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CLRC Writing Center

Using Prepositions
Although many prepositions are used idiomatically with certain verbs (see the Writing Center handout on Phrasal Verbs for a partial glossary of these idioms), most commonly prepositions provide information about the relationship of a noun or pronoun to another part of the sentence in which the prepositions appear. To remember the role of prepositions, notice that position appears in the word preposition!

Prepositions of Location: At, In, On


At Located at a specific place: Clara studied at the library all day. I left my homework at home. She arrived at the party early.

Prepositions of Time: In, On, At, By YEAR: In I was born in 1982. MONTH: In The wedding will be in April. WEEK: In We are in the sixth week of
the semester.

In Located within boundaries (enclosed):

The fans are in the stadium. There are ostriches in that field! We live in California. We were in the car when it happened. This also applies to metaphorical boundaries: She works in the field of engineering. I left my homework on the kitchen table. Soccer players practice on the field. (not enclosed) Cowboys live out on the range. Unlike a field, the range is not considered enclosed. While we travel in cars, we travel on trains and planes.

DAY: On The party is on Friday. HOUR: At Arrive at 3 p.m.


Deadlines: No matter the time frame, use by with due dates: Your papers are due by 5 p.m./Tuesday/April/2009.

On Located on a surface (not enclosed):

Prepositions of Direction: To, Into, Onto


To Moving toward a specific place: We are moving to Chicago next month. Janice flew from Los Angeles to Mexico City. She walks to school.

Into

Moving to the inside of an enclosed space:

In and into can be used interchangeably with some verbs, and still keep the meaning of the sentence the same: The dog jumped into the pond. The dog jumped in the pond. Otherwise, in and into have distinct meanings: Rosa poured the water into the cup. (action) There is water in the cup. (position) She hurried in to buy the milk. (preposition with infinitive) On and onto can often be used interchangeably and still keep the meaning of the sentence the same: The book fell onto the floor. The book fell on the floor. Otherwise, on and onto have distinct meanings: She tossed the papers onto the coffee table. (action) The papers are on the coffee table. (position) She turned the TV on to watch the show. (prp. w/ infinitive)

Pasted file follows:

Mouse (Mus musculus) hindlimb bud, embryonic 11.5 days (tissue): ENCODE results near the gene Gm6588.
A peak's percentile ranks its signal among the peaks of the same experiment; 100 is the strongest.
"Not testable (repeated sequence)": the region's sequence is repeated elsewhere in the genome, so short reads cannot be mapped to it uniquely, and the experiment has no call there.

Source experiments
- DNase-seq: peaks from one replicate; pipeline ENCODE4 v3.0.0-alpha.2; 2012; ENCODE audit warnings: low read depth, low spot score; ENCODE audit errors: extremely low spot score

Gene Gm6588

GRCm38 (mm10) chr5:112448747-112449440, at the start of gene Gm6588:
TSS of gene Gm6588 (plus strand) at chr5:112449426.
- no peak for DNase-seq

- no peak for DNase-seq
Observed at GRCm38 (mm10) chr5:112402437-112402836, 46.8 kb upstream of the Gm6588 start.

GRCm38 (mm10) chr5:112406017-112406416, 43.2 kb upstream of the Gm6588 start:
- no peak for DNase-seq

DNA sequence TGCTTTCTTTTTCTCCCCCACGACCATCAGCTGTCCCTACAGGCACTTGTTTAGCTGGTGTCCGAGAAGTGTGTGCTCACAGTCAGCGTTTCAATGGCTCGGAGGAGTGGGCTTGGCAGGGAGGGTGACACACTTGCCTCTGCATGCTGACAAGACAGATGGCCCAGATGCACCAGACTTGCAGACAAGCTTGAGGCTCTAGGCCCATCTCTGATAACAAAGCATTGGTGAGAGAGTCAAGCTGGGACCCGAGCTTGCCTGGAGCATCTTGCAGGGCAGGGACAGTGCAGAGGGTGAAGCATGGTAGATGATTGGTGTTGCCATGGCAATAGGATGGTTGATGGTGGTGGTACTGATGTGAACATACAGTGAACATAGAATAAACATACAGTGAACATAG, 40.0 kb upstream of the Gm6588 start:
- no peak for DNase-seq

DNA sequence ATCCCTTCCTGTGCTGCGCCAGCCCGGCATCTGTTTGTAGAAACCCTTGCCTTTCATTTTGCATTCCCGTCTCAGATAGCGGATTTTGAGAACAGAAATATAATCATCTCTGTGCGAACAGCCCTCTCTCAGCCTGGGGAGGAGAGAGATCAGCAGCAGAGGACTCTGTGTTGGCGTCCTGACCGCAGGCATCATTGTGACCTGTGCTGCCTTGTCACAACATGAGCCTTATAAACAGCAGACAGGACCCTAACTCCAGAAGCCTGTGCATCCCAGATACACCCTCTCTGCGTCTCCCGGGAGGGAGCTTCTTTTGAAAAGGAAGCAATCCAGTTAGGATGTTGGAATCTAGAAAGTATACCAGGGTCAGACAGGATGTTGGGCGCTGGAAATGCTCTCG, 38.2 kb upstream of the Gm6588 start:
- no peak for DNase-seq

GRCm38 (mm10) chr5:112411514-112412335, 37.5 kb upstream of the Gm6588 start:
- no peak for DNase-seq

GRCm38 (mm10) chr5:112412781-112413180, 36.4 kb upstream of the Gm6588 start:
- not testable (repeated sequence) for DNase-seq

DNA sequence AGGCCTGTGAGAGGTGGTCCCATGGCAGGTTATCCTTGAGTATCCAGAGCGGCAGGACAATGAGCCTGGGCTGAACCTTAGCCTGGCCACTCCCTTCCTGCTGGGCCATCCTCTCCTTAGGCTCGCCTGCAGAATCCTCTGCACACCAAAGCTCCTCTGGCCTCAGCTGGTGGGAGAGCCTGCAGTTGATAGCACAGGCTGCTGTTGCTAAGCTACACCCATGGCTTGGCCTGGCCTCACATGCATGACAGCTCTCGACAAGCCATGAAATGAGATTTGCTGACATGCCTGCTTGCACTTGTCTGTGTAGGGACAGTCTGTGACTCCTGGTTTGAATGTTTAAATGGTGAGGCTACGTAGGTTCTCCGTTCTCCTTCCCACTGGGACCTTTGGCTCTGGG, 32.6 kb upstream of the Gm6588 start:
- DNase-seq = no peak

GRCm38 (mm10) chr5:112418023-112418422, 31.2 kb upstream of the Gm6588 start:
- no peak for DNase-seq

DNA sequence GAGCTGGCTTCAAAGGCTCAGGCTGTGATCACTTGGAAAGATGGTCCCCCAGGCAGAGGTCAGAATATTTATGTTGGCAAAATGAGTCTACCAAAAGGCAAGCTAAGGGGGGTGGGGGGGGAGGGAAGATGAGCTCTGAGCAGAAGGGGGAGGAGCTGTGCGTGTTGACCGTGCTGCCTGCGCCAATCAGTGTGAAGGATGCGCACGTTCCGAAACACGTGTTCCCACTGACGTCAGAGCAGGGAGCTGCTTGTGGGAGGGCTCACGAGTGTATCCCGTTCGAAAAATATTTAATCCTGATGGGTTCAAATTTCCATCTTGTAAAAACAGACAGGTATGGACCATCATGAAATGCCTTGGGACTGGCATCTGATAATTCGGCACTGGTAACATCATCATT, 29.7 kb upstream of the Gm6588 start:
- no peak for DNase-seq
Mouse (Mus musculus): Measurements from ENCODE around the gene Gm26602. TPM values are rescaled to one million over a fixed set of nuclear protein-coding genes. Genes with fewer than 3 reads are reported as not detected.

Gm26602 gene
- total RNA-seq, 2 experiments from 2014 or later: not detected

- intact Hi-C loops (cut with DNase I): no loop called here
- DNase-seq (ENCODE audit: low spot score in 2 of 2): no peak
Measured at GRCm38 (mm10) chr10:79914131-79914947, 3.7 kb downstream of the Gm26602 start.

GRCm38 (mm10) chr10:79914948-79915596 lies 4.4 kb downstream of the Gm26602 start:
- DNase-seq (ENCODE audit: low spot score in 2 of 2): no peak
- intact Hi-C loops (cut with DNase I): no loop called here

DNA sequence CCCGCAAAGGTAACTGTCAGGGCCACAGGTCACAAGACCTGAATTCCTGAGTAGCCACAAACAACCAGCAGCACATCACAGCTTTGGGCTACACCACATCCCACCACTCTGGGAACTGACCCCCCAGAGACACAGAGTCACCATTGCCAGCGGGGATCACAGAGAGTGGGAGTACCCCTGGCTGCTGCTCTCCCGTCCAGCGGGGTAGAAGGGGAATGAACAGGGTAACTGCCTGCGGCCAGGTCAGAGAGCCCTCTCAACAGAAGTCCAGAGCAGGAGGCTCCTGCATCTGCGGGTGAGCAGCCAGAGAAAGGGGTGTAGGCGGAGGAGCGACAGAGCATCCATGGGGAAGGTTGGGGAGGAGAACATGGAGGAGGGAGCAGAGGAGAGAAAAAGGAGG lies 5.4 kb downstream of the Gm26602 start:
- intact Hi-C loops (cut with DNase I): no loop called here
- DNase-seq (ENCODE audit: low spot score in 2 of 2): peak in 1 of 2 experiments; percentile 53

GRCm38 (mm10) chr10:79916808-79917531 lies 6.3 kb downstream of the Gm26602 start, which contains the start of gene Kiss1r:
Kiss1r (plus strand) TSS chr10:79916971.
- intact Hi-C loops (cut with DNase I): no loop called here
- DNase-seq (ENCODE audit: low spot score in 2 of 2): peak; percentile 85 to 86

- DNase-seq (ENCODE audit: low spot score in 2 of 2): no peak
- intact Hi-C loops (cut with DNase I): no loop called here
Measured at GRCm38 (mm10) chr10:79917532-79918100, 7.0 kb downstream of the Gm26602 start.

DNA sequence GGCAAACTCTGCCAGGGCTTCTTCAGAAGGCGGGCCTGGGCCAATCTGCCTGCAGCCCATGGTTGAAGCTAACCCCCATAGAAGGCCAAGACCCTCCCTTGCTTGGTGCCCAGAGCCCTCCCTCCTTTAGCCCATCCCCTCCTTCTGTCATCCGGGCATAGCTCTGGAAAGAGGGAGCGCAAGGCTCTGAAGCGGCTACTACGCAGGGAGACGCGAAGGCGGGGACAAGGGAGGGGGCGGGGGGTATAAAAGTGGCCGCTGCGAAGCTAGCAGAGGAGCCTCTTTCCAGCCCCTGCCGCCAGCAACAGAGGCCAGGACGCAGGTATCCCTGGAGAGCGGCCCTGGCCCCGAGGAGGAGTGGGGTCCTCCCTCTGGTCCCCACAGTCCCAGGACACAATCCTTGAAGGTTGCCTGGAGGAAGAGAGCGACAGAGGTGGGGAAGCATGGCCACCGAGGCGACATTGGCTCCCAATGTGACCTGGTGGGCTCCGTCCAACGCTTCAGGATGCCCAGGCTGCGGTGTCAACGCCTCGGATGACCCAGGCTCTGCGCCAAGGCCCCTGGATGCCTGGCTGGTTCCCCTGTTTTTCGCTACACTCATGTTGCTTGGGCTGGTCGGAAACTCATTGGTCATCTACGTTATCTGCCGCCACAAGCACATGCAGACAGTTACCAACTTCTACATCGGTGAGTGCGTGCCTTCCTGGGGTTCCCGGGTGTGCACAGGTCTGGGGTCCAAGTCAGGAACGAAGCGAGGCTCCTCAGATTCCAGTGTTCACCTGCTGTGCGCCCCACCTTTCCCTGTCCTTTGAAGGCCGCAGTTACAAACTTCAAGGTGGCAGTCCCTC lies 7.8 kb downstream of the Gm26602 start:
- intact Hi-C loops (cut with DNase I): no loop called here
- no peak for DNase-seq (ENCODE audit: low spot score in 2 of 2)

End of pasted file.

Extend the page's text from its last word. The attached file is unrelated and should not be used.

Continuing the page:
Onto

Moving toward a surface:

Special thanks to WCenter tutor Emily Underwood for her contributions to this handout. Created 5/07; revised 5/08.

Practice Using Prepositions 1) Choose words from the boxes below and write them on the picture in the location that the prepositional word or phrase describes. See the examples to get you started.

over(the clock)

among(the leaves)

Common prepositions: about before above behind below across after beneath against beside along between beyond among but around as by at concerning

considering despite down during except for from in inside into

like near next of off on onto out outside over

past plus regarding respecting round since through throughout till to

toward under underneath unlike until up upon with within without

Common compound prepositions: according to due to as well as except for because of in addition to by way of

in front of in place of in regard to

in spite of instead of next to

on account of out of with regard to

2) Practice with your own writing. Identify, independently or with a tutor, which sentences in your own writing have prepositions that are used incorrectly. Use this handout to help you choose the correct preposition, based on the guidelines on the front of the handout.

For information about idiomatic phrasal verbs that use prepositions (for example, to fall back on and to keep up), consult the Writing Center handout on Phrasal Verbs.